Canola improved significantly over the week as the crop continues to develop rapidly. Approximately 50 per cent of the canola crop is at some stage of flowering while about 50 per cent is podded. Approximately 90 per cent of the corn crop is in the V6 to V13 stage of growth and 10 per cent is tasseling. For soybeans, 30 per cent of the crop is flowering with 70 per cent podded. About 30 per cent of the flax crop is flowering with the remaining 70 per cent at the boll stage of growth.
Crop insect pest activity throughout the region has been low, and producers continue to monitor crops closely for any signs of insect pest activity.
It is estimated that 75 per cent of first cut hay is complete with below average yields in most parts of the Northwest Region. Cutting of native hay has begun. Harvesting of annual forages for greenfeed and silage is also underway. Pastures are in average to good condition.
Warm and humid weather conditions continued in the early week, allowed for rapid crop growth in the Central Region. Temperatures moderated mid-week. Most areas have adequate moisture and heavy morning dews are common. Unsettled conditions remain and showers and thundershowers continue. Rainfall amounts varied from a few millimeters to as much as 35 mm. There are reports of damaging hail in the Letellier, Dominion City and Ridgeville areas. Hail damage resulted in defoliation of soybean plants, pod loss and shattering in canola, and flattened sunflowers; fields are being assessed. Rain and winds resulted in many lodged cereal crops.
Cereal crops throughout the region look good and some of the lodged cereal fields have recovered to a certain degree. However, harvest will be a challenge in many spring wheat fields and yield loss of some degree is expected. Fusarium head blight levels appear to be much lower than last year in both winter and spring wheat.
Harvest of winter wheat and fall rye has begun. Early yields of winter wheat are reported in the 60 to 85 bu/ac range. Some spring wheat is harvested; no yield reports to date. Harvest management applications continue in spring wheat fields.
There is a wide range in canola development due to the varied seeding dates. Reseeded canola fields from the late May frost are almost done flowering. Some canola fields have been opened up with a swathed round or two; the odd field has been swathed. Many fields are lodged due to heavy winds.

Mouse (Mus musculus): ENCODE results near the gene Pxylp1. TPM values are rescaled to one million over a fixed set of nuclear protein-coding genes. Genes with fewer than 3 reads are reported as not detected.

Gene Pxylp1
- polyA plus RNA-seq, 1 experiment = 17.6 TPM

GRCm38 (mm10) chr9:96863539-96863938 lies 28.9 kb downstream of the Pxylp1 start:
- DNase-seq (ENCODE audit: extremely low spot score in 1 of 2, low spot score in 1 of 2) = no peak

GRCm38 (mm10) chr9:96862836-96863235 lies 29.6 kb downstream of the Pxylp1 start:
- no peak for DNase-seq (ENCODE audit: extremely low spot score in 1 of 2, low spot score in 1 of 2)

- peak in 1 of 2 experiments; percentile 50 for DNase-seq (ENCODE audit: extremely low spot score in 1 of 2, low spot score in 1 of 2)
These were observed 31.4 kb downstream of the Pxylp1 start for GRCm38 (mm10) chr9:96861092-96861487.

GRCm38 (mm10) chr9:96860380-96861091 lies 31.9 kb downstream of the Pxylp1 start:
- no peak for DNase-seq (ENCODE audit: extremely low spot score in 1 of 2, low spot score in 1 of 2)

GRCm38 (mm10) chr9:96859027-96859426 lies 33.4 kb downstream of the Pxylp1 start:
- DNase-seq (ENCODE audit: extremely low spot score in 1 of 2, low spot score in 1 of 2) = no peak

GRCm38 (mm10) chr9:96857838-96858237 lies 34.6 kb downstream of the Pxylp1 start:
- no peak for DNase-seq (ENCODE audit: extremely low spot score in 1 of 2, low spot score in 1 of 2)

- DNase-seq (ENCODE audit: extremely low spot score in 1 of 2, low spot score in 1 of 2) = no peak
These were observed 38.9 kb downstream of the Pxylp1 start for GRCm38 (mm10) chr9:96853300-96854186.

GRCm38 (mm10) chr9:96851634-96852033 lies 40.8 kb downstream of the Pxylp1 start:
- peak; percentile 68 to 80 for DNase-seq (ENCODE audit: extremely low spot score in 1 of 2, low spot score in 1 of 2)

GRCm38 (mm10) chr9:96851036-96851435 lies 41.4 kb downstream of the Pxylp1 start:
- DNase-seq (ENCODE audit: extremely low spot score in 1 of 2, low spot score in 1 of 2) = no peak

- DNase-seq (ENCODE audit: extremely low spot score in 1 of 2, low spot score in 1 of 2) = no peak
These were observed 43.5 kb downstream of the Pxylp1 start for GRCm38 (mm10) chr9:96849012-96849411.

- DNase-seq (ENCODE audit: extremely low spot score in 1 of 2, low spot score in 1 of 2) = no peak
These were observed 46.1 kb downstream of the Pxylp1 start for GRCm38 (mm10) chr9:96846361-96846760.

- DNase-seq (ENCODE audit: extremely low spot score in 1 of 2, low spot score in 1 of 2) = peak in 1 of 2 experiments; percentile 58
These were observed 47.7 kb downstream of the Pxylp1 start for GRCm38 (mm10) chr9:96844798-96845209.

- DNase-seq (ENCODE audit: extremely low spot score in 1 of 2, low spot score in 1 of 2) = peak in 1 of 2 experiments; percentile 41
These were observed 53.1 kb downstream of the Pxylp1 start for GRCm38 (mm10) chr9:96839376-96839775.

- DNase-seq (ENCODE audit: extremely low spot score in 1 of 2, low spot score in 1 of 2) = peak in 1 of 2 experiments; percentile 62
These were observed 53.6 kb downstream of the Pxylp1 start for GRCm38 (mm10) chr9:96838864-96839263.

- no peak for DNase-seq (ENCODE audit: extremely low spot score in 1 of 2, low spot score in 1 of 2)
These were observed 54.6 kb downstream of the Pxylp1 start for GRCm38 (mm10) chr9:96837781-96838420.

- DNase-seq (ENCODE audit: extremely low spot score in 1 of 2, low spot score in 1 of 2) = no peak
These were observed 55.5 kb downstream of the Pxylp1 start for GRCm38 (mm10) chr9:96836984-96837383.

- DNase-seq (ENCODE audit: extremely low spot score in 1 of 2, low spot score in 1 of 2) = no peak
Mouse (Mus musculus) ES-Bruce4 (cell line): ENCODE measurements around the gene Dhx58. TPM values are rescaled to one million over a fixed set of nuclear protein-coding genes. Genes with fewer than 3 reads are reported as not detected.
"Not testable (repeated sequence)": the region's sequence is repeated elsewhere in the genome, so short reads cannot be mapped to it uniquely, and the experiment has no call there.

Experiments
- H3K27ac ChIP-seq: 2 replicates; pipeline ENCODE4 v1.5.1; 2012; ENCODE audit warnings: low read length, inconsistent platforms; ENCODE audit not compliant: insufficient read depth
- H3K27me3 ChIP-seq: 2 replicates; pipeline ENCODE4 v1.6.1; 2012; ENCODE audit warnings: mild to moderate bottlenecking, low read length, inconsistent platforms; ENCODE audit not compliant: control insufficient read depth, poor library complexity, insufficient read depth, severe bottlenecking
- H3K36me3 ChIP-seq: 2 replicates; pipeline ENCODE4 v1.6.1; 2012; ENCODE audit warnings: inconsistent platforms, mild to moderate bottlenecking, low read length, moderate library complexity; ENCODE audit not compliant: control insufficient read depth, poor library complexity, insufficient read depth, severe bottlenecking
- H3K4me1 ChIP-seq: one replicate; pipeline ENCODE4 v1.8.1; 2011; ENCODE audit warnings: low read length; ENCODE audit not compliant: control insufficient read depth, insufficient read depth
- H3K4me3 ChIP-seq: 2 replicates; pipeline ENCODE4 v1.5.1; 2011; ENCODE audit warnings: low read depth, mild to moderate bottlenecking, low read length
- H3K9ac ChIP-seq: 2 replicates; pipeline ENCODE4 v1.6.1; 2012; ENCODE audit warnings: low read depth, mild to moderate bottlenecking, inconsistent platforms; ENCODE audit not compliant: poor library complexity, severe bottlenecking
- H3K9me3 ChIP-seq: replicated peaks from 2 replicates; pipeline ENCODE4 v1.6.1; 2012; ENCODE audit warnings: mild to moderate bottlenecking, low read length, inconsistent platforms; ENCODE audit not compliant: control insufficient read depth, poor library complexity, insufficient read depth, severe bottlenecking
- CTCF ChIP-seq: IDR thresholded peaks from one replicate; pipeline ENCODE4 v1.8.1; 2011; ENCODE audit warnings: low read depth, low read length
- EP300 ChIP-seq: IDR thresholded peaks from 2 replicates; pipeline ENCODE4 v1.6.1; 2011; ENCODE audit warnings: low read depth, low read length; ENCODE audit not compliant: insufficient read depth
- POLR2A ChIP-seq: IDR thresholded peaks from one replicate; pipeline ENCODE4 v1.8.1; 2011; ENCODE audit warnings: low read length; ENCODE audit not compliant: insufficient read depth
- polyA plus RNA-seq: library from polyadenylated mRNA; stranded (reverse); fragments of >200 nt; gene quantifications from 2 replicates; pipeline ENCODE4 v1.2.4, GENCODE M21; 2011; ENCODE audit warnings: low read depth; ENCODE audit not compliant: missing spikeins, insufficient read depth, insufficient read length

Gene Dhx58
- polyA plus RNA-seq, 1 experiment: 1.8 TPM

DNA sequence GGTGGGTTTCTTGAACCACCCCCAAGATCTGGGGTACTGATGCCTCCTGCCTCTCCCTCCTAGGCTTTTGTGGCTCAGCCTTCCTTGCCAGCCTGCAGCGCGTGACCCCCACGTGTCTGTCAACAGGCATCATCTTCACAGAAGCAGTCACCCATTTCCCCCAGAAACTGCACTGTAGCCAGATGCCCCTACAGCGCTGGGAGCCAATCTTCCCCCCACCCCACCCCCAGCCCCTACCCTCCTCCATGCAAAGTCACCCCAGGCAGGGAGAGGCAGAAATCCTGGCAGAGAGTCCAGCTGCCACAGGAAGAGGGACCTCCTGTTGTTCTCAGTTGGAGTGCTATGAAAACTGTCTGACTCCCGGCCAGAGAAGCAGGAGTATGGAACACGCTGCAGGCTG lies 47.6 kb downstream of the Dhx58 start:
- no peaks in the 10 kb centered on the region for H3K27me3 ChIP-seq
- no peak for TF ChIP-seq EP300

Sunflowers are flowering. Monitoring continues for insects, and staging is being done for fungicide application. Sunflower beetle numbers are low. Corn is growing rapidly. Fields are silking with cobs are starting to form.
Soybeans continue to flower and form pods. Some fields are showing increasing damage due to excess moisture and subsequent root rots. Some fungicide applications are being made. Reports of soybean aphids are becoming more common, but are well below economic threshold to date.
Edible beans are flowering, and fungicide applications continue. Environmental conditions are conducive for white mould. Bacterial blight is reported in cranberry and kidney types; other varieties can also be affected. With recent heavy rains some fields are showing stress symptoms of yellowing. Overall most fields look good. Pea fields are mostly done flowering and the majority podded.
Diamondback moth and bertha armyworm trap counts are average to low for the season indicating a low to moderate risk of damage from these canola pests. Lygus bugs are found in canola fields, but numbers are below threshold levels in most cases. Insecticide applications have taken place where sunflower head insect populations have warranted. Wild oat plants are emerging above the crops in patches, as are other later emerging weeds in thinner areas of fields. Weed growth is noticeable in lodged cereal fields.